How do you Become a Professional Bass Angler?

For those who like to fish, this seems to be the perfect job. Traveling all around the country, fishing with the best products, running a tricked out bass boat, and calling the outdoors your 9-5 office are all very appealing. There are literally thousands of folks every year who are chasing this dream, but if you are serious about it, what are some steps that you can take to make that dream into an occupation?

To make fishing for cash a reality, there are several key steps you need to think about. First, how are you going to make a survivable income while you build your career? Second, are you somebody companies would want representing their products? Third, can you spend enough time on the water to hone your skills? If you can honestly answer those questions, below are some actionable steps to help you get there.

The Reality of Professional Bass Fishing

This is the part that people don’t want to hear, but if you understand the reality of choosing this career path, you can then take the right steps to make sure you are successful and see progress.

It Takes Time

This is not a road of overnight success. It takes time. Lots of time. Even those who appear to blossom on the professional ranks and are only in the late 20s, have spent a long time getting there.

It is Very Expensive

When we talk cost, most of the time people assume entry fees. And yes, these are pricey. The Bassmaster Open are at $1,500 per event and there are 4 events per division. If you fish one division, that is $6,000 just to buy the right to fish.

If you are fortunate enough to qualify for the Elite series, then the entry fees take a hefty jump. Currently, they are at $5,000 per event and 9 events. 

When I fished the Opens, it wasn’t the entry fee that really piled on the cost, it was all the other expenses. Gas on its own can break you. I was spending over $500 a week just on fuel and that was at the low end.

Now add food, tolls, hotels or camping fees, etc. Also keep in mind, these are the expenses if everything goes right. I spent many hours on the side of the road with flat tires, busted serpentine belts, toasted alternators, blown powerheads, and numerous other costs.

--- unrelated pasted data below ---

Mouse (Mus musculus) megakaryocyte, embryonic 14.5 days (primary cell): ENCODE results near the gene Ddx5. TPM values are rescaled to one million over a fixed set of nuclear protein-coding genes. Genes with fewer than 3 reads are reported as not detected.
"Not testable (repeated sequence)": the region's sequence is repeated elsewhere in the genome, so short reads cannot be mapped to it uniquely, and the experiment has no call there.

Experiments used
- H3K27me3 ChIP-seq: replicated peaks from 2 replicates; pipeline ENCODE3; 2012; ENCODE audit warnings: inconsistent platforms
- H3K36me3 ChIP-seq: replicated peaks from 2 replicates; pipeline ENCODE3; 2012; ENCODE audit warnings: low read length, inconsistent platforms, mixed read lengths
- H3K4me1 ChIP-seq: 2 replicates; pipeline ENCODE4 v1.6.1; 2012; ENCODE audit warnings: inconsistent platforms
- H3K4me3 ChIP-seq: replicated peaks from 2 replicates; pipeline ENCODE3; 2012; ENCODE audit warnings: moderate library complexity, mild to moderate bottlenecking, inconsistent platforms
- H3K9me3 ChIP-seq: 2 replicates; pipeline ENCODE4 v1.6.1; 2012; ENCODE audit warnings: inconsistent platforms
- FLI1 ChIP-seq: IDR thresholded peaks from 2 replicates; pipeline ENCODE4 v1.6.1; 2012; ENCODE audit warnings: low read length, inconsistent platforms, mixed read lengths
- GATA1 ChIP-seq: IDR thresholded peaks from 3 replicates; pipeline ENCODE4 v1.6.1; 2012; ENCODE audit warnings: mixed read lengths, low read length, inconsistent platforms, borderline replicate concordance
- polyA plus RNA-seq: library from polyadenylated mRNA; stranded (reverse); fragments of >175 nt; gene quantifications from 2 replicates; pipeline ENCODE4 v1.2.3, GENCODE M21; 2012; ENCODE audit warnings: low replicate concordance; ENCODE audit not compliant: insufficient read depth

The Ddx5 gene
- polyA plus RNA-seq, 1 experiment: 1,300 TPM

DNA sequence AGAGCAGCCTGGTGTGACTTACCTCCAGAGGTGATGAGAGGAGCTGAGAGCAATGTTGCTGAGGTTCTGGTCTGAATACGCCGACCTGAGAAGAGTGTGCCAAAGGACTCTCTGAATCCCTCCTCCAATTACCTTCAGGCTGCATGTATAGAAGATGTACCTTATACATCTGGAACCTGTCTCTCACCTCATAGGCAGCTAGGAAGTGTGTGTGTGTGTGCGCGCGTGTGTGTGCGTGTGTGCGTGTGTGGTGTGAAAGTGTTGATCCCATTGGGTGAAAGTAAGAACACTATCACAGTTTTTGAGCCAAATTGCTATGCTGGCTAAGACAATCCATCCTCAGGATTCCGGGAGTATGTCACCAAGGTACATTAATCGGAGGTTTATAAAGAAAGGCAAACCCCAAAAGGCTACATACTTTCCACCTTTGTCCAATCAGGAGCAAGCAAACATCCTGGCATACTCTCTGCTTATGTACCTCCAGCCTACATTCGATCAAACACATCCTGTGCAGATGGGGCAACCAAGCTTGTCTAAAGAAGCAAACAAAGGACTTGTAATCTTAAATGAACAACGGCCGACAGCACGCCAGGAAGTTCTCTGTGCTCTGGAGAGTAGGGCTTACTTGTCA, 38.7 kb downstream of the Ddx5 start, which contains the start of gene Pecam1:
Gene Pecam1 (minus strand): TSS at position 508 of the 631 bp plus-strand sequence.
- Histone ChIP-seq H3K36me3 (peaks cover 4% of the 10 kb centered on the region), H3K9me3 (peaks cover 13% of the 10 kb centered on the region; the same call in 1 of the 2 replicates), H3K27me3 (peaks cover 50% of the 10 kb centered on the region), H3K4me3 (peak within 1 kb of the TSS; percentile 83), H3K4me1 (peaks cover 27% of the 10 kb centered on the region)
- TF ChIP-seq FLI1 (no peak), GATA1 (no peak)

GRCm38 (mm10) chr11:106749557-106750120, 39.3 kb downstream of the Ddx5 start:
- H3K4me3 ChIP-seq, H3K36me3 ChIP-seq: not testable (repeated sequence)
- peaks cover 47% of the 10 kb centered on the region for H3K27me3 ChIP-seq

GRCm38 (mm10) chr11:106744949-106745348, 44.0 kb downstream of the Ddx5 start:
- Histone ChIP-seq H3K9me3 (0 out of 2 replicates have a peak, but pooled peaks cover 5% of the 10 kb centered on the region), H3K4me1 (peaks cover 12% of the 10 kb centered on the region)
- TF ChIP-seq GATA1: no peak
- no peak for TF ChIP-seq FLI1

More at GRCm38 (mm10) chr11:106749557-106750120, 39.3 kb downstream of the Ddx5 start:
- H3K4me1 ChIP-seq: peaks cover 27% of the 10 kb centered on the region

It is Humbling

No one, and I mean no one, catches them all the time. I have competed against numerous Bassmaster Classic qualifiers and champions. They even have days where they walk to the weigh-in stage with only 1 fish. 

You may think it was hard for everyone out there. Then you see somebody hold up a sack of fish breaking the twenty-pound mark. It makes you question everything you did and who you are.

Have a Plan to Make it as a Pro Angler

With all of that said, if this is something you want to do, you can do it, but you must have a plan. First, how are you going to support yourself while you hone your skills and work your way through the ranks?

I have fished against thousands of excellent anglers and they all had one thing in common: they had another source of income.

Most of them were self-employed business owners. Even at the very top level, those Elite Series and FLW Series anglers most likely have other jobs or sources of income. Here is a list of just a few: fishing guide, cattle rancher, pecan farmer, truck customizer, pump refurbisher, tackle manufacturer, and the list goes on. And guess what, all of these jobs are held by anglers that fish the top level tours.

It affords them the opportunity to avoid the hills and valleys in their income stream. They own the business, they are the boss, so they can plan their tournaments around their own schedules.

The second largest profession that I ran across was a firefighter. I don’t know the actual percentages, but it wouldn’t shock me if 20% of the anglers I fished against were professional firefighters as well.  In this profession, the firefighters find their own replacements to cover their shifts if they are gone. They also work a crazy schedule, something like 24 hours on, 48 hours off. This allows them to negotiate with other firefighters to free up the time it takes to fish.

Really think about how you are going to support yourself. If you have a good financial plan for your income stream, your odds of making it go way up.

Learn Everything you Can

Be open minded. Go into this knowing you don’t know it all. Be thankful for what you learn and those who teach you. Arrogance kills careers faster than anything else in this sport.